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Nielsen Content Patrol Service Aims to Sink Web Pirates

By Katherine Noyes TechNewsWorld ECT News Network
Dec 5, 2007 1:16 PM PT

Nielsen and Digimarc on Wednesday announced a new service designed to let media companies, social networks, peer-to-peer services and user-generated content sites monitor and manage the distribution of media content.

Nielsen Content Patrol Service Aims to Sink Web Pirates

The Nielsen Digital Media Manager, slated to be available in mid-2008, will use digital watermarking and fingerprinting to provide a more reliable way to track content. Nielsen and Digimarc are working together to develop the service with the aim of helping clients realize the value of their digital content, promote the expansion of Internet-distributed media, and facilitate revenue streams such as ad-pairing and e-commerce royalty reporting, the companies said.

"We believe these services will stimulate the growth of online video distribution, to the benefit of consumers, content providers and distributors," said David Calhoun, Nielsen's chairman and CEO.

New Revenue Opportunities

Nielsen already uses digital watermarking to encode 95 percent of national television programming for its television ratings service, and the new service will focus initially on the online distribution of television content in the United States.

"Until now, the lack of an independent, industry-accepted identification and tracking service has limited the transactions that allow the delivery of media content over the Internet," Calhoun said. "Now, with our new media identification and management service's unique ability to identify content throughout the Internet, both content providers and distributors can protect and monetize the value of online media."

Nielsen and Digimarc also plan to work with the media industry to digitally watermark DVDs, movies, music, video games and other content in subsequent phases of the rollout, the companies said.

Ensuring Legitimacy

Benefits of the new service to content managers will include the ability to leverage the popularity of new media distribution channels by identifying what content is being shared, viewed, mashed up or accessed. Based on that information, they can make decisions about what content to allow on such sites as well as where and how to distribute content while developing new revenue streams, and how to measure the effectiveness of associated marketing campaigns, Nielsen said.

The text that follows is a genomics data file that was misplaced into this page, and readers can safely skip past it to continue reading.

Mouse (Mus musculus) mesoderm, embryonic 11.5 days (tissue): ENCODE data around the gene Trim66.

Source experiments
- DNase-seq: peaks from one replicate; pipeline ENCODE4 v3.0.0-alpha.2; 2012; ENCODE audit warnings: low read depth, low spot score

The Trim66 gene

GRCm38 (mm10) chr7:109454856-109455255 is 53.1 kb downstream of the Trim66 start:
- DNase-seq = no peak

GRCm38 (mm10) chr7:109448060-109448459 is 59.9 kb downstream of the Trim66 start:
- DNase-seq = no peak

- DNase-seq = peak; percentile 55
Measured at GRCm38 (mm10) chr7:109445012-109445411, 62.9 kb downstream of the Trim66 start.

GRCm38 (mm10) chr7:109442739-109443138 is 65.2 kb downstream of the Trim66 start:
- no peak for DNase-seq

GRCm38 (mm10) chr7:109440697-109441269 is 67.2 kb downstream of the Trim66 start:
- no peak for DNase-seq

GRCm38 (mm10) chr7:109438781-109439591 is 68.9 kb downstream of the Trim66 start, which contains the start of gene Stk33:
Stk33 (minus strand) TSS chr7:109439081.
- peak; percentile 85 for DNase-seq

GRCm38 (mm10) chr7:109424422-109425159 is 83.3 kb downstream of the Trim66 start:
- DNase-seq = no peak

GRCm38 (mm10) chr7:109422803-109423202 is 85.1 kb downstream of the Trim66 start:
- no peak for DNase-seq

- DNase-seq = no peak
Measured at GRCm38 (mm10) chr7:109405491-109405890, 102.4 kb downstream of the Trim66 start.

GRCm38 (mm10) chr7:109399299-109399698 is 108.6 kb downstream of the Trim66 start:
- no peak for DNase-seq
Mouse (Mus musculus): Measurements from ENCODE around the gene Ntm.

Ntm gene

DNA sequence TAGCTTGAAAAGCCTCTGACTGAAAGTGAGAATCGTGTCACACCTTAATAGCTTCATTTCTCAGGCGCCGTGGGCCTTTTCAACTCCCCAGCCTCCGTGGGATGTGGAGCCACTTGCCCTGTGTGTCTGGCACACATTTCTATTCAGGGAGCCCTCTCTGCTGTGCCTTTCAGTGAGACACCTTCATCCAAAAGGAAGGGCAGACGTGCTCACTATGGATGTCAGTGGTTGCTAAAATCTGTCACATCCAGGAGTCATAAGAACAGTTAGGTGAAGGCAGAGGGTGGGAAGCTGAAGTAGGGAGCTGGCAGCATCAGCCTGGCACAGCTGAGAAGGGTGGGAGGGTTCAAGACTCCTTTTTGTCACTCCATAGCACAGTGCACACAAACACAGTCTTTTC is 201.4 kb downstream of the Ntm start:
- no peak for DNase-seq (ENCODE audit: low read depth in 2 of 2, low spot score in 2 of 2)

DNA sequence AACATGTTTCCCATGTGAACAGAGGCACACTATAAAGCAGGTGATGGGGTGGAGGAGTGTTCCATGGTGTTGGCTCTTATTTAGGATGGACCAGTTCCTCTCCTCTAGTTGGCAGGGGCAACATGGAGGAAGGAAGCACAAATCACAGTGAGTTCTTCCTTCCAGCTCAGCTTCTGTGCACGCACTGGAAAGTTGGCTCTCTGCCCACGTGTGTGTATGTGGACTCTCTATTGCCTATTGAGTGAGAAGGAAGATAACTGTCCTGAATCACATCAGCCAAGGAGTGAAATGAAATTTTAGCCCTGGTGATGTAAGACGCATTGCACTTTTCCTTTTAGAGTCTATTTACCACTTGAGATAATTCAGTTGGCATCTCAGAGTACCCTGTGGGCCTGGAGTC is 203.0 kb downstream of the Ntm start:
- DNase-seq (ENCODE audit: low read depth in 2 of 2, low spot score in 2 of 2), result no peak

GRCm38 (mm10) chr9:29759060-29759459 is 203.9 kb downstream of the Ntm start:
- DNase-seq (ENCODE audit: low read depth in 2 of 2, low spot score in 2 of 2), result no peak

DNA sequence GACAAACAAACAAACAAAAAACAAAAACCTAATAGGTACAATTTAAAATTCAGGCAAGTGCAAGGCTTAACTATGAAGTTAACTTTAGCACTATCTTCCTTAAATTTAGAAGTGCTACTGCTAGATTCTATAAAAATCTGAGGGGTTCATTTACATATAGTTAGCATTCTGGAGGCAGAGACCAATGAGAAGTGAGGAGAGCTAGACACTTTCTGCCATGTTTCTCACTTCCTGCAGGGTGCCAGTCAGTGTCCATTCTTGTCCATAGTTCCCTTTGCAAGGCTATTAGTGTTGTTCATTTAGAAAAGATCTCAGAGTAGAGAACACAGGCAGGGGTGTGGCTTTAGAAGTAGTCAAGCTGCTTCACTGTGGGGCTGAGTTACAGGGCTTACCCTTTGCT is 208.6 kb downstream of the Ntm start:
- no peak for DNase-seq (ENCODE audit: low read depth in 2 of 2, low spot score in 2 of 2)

Content owners will also gain the ability to verify that content on their sites is legitimate and establish new relationships with content owners and explore new revenue opportunities.

Consumers, meanwhile, will gain access to more related goods, services and communities, and be able to more easily find video content when they want it, regardless of format or operating system, Nielsen said.

A Trusted Brand

"I think in the case of video there does need to be piracy protection, and everybody's already made that pretty clear to YouTube, which is working on its own solution," Phil Leigh, senior analyst with Inside Digital Media, told TechNewsWorld.

Earlier this year, YouTube announced it was investigating fingerprinting technology to verify the legitimacy of content on its site.

"A lot of people are working on the problem, and Nielsen's announcement indicates there's one more party involved," Leigh explained.

Nielsen's advantage is that it already has a trusted brand, though that "doesn't necessarily mean it will come out the leader," Leigh said. "Borders and Barnes & Noble had the brand for books, but they turned out to be also-rans for online bookselling."

Devil in the Details

Of course, there doesn't yet seem to be a clear leader in piracy protection, while Borders and Barnes & Noble had Amazon to contend with, he added.

For Nielsen to achieve success with its technology, "the devil will be in the details," Leigh noted.

Music DRMs have proven to be controversial and problematic, Leigh pointed out, due at least in part to the way listeners want to keep music libraries and be able to move their music from one device to another.

Video is consumed differently, however, so "I think it will be less of a problem with video," he said.

An Important Announcement

This is a "very important" announcement for Nielsen, and is being driven at least in part by its need to be able to rate advertising spots and tell advertisers who has watched their ads, Gerry Kaufhold, a principal analyst with In-Stat, told TechNewsWorld.

"Nielsen has been working for probably the last five years on technologies that let them verify that ads get watched," Kaufhold explained. "This is part of a really long-term trend where they need to track the actual ad, since that's where the money comes from."

If Nielsen hadn't jumped in with this service, there's a good chance Google or another player might have, "and then Nielsen loses the Internet as a market to measure," he added.

'A Battle Royale'

"Google and MSN and Yahoo all would love to take care of the advertising, so this is a battle royale between the broadcasters and the traditional Internet advertising services," he explained.

"As long as Nielsen can keep in the process they can survive, and that's important for a lot of broadcasters and media buyers," who want advertisers to follow content online and eventually into mobile, he said.

"Nielsen is acting as a bridge between traditional broadcasters and the advertising community," Kaufhold concluded. "We've been waiting for something like this from them for about a year."


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